- Demands on Parliament: Maintenance of the onshored regime is the responsibility of Parliament. Given the transitional nature of the scheme, the ongoing need for attention places potentially disproportionate demands on Parliamentary time.
- Fragmentation: The integration of the onshored regime with existing UK legislation risks the creation of a patchwork of regulation and significant compliance challenges for firms.
What is the Post-EU regulatory framework proposal?
The UK government has proposed that the new regulatory framework will be built upon the existing framework introduced by the Financial Services and Markets Act 2000 (FSMA). The government’s position is that, while the FSMA has significant regulatory strengths, the FRF Review will, once complete, set out and inform opportunities to build on those strengths and meet the desired framework features (listed above). The government has framed this approach as preferable to creating an entirely new regulatory framework.
With the FSMA provides “a tried and tested foundation” for the new framework, the UK government has proposed adapting the existing regulatory arrangements in the following ways:
Division of responsibilities
The FSMA framework envisages a clear division of regulatory responsibilities with the UK government and Parliament setting legislation, and UK financial regulators setting requirements applicable to firms and markets. Under the FRF Review, the government has proposed that the majority of EU regulatory provisions are transferred to the appropriate regulator. Since the FSMA already confers rule-making powers on the Prudential Regulatory Authority (PRA) and the Financial Conduct Authority (FCA) no significant legislative reform will be necessary to facilitate this transition.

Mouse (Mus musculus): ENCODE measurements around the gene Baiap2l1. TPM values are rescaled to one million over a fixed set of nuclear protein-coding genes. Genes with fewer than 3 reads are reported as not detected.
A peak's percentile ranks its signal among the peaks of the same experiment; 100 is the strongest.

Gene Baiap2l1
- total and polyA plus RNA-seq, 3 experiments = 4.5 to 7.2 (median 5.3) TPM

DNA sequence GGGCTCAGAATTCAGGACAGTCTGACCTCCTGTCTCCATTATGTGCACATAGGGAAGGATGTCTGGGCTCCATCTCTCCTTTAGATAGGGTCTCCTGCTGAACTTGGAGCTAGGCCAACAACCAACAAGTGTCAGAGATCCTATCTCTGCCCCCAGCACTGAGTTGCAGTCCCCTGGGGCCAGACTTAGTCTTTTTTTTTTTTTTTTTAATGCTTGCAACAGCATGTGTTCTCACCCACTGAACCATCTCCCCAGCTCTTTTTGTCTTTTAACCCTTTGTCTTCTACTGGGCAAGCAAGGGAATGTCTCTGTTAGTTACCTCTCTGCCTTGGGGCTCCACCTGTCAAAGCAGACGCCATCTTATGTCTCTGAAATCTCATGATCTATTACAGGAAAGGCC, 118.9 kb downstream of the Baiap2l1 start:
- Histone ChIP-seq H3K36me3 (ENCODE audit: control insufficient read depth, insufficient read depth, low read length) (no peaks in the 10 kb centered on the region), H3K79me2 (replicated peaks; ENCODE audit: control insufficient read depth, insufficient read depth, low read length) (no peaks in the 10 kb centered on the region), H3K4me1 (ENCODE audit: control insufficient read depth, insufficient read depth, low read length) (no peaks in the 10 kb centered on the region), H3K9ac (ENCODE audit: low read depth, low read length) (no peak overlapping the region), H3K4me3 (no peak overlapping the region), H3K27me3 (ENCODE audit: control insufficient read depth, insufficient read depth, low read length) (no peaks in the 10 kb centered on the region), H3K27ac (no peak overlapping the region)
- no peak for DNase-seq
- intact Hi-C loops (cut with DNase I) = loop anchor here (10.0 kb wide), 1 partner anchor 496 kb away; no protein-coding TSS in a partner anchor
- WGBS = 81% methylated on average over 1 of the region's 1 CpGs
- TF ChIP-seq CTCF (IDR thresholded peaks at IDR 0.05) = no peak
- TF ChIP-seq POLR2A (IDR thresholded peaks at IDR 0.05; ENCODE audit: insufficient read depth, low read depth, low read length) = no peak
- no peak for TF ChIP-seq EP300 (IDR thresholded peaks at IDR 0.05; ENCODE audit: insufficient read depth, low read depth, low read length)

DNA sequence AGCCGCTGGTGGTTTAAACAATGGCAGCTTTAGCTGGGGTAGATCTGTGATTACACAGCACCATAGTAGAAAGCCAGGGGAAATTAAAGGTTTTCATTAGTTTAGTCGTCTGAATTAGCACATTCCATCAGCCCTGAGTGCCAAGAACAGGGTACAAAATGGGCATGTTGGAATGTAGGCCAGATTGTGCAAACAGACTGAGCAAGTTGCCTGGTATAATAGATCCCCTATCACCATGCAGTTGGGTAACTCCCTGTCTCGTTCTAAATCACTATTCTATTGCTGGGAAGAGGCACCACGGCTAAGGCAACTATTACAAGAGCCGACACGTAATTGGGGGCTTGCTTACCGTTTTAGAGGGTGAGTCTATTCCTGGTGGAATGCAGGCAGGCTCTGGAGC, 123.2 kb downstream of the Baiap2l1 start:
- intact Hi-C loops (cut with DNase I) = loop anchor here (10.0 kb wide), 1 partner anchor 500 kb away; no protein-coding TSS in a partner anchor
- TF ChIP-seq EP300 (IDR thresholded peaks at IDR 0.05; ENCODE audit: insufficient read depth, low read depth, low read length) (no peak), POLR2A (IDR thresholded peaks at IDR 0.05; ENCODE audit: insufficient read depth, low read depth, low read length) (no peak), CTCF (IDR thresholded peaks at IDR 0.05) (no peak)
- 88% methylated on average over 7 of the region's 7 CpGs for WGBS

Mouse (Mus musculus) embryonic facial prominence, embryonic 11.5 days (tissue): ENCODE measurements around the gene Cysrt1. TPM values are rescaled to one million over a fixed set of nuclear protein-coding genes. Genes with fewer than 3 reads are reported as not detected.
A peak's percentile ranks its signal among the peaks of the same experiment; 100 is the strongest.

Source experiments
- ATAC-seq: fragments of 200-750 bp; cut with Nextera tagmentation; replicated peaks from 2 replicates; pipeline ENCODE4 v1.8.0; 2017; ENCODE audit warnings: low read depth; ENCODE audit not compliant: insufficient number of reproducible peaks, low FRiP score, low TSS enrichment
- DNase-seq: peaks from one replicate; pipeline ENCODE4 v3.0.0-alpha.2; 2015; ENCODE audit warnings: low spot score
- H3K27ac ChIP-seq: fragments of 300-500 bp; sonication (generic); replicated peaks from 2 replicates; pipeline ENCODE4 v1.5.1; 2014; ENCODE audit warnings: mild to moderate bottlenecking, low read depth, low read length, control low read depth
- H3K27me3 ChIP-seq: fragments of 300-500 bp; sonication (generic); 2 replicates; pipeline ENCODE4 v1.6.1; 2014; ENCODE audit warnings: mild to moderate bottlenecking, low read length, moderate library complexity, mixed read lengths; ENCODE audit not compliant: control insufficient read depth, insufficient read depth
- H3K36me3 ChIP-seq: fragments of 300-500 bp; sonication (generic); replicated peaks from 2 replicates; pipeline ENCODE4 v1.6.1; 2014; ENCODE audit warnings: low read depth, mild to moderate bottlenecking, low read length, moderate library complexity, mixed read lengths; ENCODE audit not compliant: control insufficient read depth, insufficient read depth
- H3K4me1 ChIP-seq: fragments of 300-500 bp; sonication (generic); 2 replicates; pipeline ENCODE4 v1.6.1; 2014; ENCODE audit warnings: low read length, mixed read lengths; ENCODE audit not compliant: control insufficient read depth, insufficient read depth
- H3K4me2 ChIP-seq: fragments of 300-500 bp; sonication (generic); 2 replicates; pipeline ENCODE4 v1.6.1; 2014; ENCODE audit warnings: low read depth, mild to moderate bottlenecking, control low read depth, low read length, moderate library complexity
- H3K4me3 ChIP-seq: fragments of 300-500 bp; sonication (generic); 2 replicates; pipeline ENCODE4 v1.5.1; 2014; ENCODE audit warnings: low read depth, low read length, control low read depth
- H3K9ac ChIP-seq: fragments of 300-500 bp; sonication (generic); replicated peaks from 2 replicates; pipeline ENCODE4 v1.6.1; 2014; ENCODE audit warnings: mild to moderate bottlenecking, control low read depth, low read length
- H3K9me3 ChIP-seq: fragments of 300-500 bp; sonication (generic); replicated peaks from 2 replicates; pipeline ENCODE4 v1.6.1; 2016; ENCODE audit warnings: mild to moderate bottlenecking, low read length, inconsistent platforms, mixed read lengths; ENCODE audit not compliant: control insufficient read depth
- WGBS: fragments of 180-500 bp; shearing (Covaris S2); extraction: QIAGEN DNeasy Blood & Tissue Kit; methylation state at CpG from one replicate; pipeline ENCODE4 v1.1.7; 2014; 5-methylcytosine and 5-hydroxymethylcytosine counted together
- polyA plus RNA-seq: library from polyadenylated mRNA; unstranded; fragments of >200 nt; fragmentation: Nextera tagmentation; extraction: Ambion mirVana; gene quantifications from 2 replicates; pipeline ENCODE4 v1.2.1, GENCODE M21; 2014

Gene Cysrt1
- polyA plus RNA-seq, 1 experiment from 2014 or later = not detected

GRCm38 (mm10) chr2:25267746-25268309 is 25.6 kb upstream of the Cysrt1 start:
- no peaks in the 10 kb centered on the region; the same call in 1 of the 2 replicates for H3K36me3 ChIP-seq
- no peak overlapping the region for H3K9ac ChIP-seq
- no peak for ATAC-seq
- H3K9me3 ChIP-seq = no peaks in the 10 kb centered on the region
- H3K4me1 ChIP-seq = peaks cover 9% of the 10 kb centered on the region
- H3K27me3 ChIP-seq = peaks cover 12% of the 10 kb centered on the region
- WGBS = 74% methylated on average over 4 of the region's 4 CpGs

Where EU provisions are not appropriate for regulators, such as those involving international trading relationships, responsibility will remain with Parliament.
Policy framework for key regulatory activities
The FSMA did not originally make provisions for the UK government to set policy for key areas of financial activity, such as the insurance industry. Accordingly, the FRF Review includes a proposal that a new policy framework for key areas be introduced, with opportunities for strategic input from the UK’s democratic institutions.
Under the division of responsibility measures (noted above), the policy framework will be applicable at a high level and applicable to particular regulatory regimes. Responsibility for setting requirements for regulated firms will remain the responsibility of regulators.
While the FSMA already sets out transparency requirements for regulators, the FRF Review recommends an update to those requirements to account for the new policy framework. Under the new regulatory framework, regulators would have to explain how policy proposals meet their statutory objectives (an existing FSMA requirement), and how policy proposals meet the statutory purposes of specific regulatory regimes.
What is next for the FRF Review?
The FRF Review consultation period closed on 19 February 2021, with the results anticipated over the course of the year. The consultation will be used to inform the ongoing development and delivery of the new regulatory framework. Insight gained from the review will serve “as a blueprint for financial services regulation”, with a focus on the division of responsibilities and legislative approaches.
As regulatory requirements are moved from EU into UK law, HM Treasury anticipates that a significant programme of domestic legislation will be necessary. The UK government has stated that the FRF review consultation period will incorporate input from industry stakeholders in the form of roundtables and workshops.